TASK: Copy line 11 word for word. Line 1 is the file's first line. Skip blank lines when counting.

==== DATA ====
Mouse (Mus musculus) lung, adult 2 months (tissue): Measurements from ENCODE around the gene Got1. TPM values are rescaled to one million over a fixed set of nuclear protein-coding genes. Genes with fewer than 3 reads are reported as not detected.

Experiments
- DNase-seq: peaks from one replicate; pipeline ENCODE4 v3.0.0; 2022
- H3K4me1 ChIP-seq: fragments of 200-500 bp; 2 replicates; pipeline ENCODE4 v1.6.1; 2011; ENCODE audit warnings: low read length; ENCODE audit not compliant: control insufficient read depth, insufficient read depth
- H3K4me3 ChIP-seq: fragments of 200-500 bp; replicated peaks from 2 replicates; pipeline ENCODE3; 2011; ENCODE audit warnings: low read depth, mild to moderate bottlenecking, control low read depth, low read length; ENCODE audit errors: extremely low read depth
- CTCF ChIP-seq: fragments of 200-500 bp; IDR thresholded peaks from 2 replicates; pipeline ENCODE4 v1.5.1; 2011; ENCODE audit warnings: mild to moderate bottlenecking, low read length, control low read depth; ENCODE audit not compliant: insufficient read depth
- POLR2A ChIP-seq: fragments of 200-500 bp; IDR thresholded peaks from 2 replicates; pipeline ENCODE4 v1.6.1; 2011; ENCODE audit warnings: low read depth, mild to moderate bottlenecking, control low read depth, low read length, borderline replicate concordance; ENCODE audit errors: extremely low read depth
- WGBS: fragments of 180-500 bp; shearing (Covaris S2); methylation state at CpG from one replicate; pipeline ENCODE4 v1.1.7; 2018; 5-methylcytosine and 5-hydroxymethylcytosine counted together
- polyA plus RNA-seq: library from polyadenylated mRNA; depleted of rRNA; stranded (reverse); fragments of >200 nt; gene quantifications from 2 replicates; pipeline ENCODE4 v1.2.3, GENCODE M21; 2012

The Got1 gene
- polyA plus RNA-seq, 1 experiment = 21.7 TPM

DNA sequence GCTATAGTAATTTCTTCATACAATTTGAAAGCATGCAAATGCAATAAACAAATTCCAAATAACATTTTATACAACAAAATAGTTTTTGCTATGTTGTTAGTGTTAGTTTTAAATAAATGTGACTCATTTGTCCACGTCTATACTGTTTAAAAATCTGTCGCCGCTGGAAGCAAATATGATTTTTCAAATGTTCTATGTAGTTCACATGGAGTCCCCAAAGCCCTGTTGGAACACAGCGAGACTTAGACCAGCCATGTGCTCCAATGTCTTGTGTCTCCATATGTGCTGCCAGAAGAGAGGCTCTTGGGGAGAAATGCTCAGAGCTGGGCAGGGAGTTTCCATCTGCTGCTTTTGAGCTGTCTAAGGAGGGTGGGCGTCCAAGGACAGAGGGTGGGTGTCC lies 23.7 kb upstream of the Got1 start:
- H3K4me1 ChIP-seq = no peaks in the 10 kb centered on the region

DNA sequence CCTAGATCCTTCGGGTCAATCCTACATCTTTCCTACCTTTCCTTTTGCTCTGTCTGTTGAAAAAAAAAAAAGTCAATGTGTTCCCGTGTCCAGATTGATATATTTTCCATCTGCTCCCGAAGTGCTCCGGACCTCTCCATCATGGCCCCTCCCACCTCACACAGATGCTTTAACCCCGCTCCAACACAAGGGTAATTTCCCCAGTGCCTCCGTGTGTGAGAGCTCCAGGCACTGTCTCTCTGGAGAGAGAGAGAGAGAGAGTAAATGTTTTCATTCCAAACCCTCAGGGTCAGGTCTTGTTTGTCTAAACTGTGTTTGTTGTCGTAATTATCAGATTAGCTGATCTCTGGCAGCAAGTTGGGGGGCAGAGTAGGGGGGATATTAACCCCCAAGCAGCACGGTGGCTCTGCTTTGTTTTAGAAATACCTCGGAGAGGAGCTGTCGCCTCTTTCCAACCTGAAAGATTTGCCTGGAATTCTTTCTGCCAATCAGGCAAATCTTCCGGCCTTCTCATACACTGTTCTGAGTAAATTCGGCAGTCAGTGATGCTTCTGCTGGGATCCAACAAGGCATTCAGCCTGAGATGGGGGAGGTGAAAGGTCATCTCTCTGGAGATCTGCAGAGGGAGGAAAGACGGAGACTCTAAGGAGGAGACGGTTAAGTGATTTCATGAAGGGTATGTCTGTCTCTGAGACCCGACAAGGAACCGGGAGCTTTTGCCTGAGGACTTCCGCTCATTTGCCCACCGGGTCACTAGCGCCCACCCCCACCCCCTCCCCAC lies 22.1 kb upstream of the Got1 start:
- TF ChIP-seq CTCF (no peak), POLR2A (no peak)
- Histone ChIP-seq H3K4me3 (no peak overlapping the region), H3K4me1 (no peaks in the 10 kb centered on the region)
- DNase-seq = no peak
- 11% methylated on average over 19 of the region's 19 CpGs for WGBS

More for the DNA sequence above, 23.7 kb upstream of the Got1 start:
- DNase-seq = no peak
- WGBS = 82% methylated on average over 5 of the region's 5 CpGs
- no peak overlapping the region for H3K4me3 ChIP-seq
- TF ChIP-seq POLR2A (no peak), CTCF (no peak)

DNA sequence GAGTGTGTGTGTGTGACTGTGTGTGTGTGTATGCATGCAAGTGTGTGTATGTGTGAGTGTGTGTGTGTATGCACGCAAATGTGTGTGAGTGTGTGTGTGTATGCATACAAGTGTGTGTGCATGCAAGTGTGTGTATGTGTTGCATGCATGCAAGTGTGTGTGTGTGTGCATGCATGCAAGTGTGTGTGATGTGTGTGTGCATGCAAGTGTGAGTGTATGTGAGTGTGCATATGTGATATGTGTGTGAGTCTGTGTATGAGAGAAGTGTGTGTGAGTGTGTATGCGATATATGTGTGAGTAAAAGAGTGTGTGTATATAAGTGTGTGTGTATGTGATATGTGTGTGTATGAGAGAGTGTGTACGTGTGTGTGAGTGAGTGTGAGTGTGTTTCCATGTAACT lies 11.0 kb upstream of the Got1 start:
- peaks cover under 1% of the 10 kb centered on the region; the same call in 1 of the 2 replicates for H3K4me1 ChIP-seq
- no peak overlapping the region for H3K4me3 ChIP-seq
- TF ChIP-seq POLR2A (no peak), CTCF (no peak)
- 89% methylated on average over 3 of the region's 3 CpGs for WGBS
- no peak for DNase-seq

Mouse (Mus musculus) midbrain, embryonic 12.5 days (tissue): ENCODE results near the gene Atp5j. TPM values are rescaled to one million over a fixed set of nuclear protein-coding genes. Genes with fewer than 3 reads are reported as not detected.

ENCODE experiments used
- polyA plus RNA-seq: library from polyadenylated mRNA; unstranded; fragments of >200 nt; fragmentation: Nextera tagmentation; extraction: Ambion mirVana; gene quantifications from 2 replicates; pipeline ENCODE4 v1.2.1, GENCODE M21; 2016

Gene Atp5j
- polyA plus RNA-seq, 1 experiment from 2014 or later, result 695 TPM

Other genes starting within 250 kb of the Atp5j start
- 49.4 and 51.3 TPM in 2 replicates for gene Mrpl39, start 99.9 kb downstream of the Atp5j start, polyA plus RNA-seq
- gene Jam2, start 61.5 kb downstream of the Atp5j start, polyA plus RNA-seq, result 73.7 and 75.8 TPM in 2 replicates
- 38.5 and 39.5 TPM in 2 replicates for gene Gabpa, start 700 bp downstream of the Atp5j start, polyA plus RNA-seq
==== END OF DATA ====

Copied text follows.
- polyA plus RNA-seq, 1 experiment = 21.7 TPM